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Financial Times: "Shoot the bankers, nationalise the banks"

Aux duck pits, citoyens!. Of course, he's really only joking.

First, we'd claw back the money they stole.

Then we'd shoot them.

NOTE Via (Susie (AlphaVille)).

NOTE I still can't get an answer to my question: Why don't we just turn the banks into regulated public utilities? For the things that most Americans really need -- shelter, transport -- why shouldn't access to credit be just like access to electric power or gas? The bill come in the mail, you pay it. Otherwise, after due process, you get cut off. Where's the need for all the guys on the golf course?

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bringiton's picture
Submitted by bringiton on

Royal Bank of Scotland was taken over in October of 2008, and the UK government now holds 70% of shares. The same thing has happened with many other banks.

We should do the same here, but it is a bit more complicated because of - wait for it - the few remaining regulatory restrictions. In other countries the banks were forced to mark down their paper to market value, driving down stock prices which allowed the government to buy shares at fair value and hopefully make a profit when stability returns and stock prices rebound.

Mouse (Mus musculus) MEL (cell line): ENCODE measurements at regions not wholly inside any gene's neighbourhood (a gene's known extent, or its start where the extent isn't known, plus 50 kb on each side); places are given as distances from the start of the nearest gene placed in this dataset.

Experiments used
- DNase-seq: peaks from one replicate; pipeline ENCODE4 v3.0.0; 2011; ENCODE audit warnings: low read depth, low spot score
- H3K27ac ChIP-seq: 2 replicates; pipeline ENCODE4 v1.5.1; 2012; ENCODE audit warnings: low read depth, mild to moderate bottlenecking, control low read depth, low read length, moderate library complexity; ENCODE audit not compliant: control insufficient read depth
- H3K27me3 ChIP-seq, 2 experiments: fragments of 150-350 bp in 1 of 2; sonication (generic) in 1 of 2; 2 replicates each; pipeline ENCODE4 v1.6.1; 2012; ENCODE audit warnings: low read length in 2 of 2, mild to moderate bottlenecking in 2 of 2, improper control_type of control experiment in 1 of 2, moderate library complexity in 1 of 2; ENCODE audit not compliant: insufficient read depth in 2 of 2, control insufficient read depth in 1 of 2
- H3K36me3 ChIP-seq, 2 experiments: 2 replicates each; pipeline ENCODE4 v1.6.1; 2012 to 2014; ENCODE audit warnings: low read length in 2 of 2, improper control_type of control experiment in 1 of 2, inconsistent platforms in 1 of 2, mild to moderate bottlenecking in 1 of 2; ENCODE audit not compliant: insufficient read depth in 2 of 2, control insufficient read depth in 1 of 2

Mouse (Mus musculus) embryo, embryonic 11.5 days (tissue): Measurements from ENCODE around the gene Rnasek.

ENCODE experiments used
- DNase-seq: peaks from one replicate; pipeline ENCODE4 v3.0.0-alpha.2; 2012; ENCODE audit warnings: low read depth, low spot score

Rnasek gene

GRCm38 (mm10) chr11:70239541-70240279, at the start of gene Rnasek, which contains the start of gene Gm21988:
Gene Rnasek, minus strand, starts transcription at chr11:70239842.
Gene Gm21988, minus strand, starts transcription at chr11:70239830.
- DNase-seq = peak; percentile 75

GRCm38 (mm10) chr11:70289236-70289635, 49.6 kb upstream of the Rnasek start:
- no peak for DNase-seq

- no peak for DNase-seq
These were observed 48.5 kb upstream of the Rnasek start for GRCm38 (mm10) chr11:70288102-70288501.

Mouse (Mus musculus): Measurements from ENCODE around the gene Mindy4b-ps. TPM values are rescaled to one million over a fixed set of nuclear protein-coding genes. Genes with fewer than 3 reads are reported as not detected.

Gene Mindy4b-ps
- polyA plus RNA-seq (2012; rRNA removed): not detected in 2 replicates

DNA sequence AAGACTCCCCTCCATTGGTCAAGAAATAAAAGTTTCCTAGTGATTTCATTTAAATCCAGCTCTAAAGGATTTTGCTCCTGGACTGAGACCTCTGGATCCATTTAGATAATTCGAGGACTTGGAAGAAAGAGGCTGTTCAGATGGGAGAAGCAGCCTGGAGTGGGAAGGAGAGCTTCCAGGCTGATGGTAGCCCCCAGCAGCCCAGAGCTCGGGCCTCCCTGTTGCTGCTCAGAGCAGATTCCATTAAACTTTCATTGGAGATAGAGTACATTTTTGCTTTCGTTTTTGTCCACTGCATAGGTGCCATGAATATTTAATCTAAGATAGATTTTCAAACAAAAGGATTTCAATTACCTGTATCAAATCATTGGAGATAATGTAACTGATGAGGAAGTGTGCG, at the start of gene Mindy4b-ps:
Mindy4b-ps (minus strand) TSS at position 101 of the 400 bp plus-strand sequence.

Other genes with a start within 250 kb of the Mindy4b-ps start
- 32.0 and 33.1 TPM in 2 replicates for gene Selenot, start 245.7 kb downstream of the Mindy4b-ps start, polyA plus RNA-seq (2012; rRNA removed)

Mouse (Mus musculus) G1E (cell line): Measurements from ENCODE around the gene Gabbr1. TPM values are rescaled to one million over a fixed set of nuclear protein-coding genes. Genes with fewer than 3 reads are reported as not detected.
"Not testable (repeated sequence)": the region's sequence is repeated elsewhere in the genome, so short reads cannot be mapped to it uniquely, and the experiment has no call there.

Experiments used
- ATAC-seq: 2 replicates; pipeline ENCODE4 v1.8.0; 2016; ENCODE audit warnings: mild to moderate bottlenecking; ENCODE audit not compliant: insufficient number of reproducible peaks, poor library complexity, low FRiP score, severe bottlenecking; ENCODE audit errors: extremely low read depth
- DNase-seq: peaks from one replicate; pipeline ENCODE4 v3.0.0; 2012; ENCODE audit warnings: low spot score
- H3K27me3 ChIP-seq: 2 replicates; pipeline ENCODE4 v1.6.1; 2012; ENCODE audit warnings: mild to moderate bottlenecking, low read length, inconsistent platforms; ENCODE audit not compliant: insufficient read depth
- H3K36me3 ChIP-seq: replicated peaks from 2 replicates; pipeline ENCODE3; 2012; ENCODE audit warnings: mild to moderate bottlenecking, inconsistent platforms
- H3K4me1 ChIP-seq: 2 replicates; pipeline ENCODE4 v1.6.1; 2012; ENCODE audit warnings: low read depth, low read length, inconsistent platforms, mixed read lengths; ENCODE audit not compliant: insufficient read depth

Here in the US, if banks revalued their paper at market value our system would require that many of the banks be declared insolvent. That triggers a whole series of complicated and possibly uncontrollable events that could - emphasis could - make things worse rather than better.

Were this my decision, I'd nationalize the banks, the auto industry, and in addition all of our fossil fuel in-ground reserves as a matter of national defense. The best, fastest, and in the end fairest way to fix the system is to break it. Not politically doable at the moment, but a steadily worsening economy may yet make it the only possible route.

How do you feel about Barack Obama having that sort of power and control?

pie's picture
Submitted by pie on

and the three people on the panel said temporary nationalization of some banks must occur. They all stressed that the "burying of heads in the sand" approach recently undertaken obviously didn't solve anything, and the crisis only worsened. They felt that broad measures will be enacted, and it will happen very soon, despite those in the "very powerful" financial industry who have lobbied Congress for restraint.

Submitted by lambert on

instead of being a device to socialize the losses, I'd be happier.

Why, again I ask, why not turn the banks into regulated public utilities? The average person would be well served if the mortage and the car payments were handled in the same dull, dull, dull way that the gas bill and the electric bill are handled. The bill comes. You write a check. How hard can this be? Sure, a bunch of executives and con artists -- sorry for the redundancy -- are going to be looking for honest work, but that's bad why?